At school, I never had a male friend until the eighth standard. I never trusted a man. I couldn’t understand the growing-up phenomenon. I wondered often why boys touch each other and speak, why they play the ‘beat the butt’ game… it was all distasteful for me. There was this experimental streak in them that I never could understand or relate to. I thought the girls were much more comfortable with their bodies. They discussed and spoke to each other about breasts and their undergarments. Boys lived in the realm of fantasy.

I never fantasised about men or women as I grew up. I was completely asexual. I was very body conscious. I thought my body was disfigured by constant abuse. I couldn’t bear to be seen from the rear. As a result, I would chicken out from anything that made me stand first in the row, showing my rear to the rest. My constrained body posture made me walk shaking my butt, which people thought was typically girlish.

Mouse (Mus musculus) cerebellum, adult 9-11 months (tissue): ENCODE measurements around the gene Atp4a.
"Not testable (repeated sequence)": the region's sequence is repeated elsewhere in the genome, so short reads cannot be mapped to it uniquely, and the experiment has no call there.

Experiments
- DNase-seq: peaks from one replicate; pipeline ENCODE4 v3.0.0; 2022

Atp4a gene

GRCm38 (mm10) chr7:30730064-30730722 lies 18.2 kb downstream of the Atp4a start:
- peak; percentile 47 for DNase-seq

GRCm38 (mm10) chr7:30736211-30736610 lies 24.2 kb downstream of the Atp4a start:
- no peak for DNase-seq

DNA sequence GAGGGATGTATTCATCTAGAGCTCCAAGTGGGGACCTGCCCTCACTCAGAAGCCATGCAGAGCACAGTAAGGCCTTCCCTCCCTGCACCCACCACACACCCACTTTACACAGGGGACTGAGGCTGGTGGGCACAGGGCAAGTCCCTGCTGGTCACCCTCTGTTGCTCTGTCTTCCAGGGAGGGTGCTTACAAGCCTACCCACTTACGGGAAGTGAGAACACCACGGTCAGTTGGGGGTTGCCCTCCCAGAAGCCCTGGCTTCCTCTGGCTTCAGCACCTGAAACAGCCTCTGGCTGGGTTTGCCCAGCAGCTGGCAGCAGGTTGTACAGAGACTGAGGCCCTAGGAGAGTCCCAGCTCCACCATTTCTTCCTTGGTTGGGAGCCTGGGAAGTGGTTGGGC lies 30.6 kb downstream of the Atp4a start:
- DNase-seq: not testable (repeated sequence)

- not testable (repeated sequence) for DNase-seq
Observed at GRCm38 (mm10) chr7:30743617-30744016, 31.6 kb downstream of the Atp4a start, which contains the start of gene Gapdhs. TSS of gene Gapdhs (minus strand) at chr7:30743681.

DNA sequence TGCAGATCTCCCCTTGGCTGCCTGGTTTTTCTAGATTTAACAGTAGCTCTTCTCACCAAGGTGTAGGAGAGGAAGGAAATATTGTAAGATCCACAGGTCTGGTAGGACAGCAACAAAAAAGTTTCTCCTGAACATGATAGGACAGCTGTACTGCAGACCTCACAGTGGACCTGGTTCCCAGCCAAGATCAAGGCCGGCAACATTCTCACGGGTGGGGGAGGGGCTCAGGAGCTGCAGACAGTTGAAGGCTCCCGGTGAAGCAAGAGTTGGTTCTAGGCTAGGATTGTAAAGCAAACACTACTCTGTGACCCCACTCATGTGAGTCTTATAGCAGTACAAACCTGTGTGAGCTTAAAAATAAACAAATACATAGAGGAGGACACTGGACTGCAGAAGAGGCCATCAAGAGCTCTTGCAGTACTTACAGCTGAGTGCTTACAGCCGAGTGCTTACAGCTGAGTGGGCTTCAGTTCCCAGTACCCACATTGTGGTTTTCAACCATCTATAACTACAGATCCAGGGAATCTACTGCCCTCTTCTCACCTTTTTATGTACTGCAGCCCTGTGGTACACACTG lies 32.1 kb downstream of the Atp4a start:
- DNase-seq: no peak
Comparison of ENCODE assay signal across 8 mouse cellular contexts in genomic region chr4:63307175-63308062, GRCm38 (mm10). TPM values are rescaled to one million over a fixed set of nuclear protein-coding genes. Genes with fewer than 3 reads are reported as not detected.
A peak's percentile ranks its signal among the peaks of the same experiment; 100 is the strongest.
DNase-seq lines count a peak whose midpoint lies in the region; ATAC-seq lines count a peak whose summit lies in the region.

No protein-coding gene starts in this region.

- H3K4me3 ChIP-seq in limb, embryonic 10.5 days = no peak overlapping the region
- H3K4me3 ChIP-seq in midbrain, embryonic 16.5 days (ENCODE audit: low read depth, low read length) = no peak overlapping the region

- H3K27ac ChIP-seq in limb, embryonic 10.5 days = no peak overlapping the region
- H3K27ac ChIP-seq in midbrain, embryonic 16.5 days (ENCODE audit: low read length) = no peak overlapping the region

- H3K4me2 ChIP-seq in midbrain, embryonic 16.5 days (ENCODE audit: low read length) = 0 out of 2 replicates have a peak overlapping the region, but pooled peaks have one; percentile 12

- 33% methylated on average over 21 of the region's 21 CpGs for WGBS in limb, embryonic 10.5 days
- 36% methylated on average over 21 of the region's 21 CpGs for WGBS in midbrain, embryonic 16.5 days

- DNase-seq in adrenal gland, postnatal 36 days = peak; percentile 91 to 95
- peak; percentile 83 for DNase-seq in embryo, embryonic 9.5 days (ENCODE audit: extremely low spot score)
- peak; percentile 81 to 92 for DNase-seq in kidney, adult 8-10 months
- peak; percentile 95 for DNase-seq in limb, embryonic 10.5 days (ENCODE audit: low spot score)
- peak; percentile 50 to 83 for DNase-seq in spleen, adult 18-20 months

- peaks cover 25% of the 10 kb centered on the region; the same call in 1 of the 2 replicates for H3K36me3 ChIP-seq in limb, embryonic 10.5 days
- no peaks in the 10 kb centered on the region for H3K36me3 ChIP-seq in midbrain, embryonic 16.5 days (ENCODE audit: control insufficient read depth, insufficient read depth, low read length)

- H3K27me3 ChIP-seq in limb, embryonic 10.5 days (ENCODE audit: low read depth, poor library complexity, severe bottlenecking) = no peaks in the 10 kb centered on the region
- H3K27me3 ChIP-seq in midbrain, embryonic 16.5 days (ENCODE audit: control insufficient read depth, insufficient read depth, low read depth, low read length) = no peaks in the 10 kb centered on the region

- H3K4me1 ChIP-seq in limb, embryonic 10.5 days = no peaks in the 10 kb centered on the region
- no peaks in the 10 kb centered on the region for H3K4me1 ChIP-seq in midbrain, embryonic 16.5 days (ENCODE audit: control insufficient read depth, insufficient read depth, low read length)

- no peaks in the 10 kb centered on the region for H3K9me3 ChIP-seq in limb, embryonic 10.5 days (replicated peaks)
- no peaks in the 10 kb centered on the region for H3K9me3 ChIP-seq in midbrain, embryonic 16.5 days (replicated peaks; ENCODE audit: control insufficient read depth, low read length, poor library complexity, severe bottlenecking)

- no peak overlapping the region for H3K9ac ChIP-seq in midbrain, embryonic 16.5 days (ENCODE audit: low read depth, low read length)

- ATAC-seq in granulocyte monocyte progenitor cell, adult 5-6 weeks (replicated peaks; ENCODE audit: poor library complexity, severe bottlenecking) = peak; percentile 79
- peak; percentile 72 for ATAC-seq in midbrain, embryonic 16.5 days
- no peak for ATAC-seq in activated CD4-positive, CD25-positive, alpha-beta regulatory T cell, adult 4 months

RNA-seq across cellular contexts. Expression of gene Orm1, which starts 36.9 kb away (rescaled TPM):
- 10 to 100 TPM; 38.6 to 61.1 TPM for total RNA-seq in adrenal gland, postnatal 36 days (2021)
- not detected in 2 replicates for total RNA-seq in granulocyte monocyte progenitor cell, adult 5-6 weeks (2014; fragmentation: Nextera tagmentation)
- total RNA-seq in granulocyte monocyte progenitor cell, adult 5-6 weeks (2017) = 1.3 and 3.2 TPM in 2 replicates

When I shifted from school to college, I would get some fantasies about pleasurable sex with boys. But I thought this was because of my abuse and tried forcing my mind to think of girls. But the fact remains that until I reached college, I didn’t have a thought of a guy or a girl. No sexual fantasy whatsoever. Yes, my mind was replete with curious questions about anatomy and reproduction. But no sexual fantasy as such. I felt hatred and resentment towards anything that was masculine. I found it rather weird that I was getting these sexual thoughts about men and was dreaming about the very penises that I dreaded.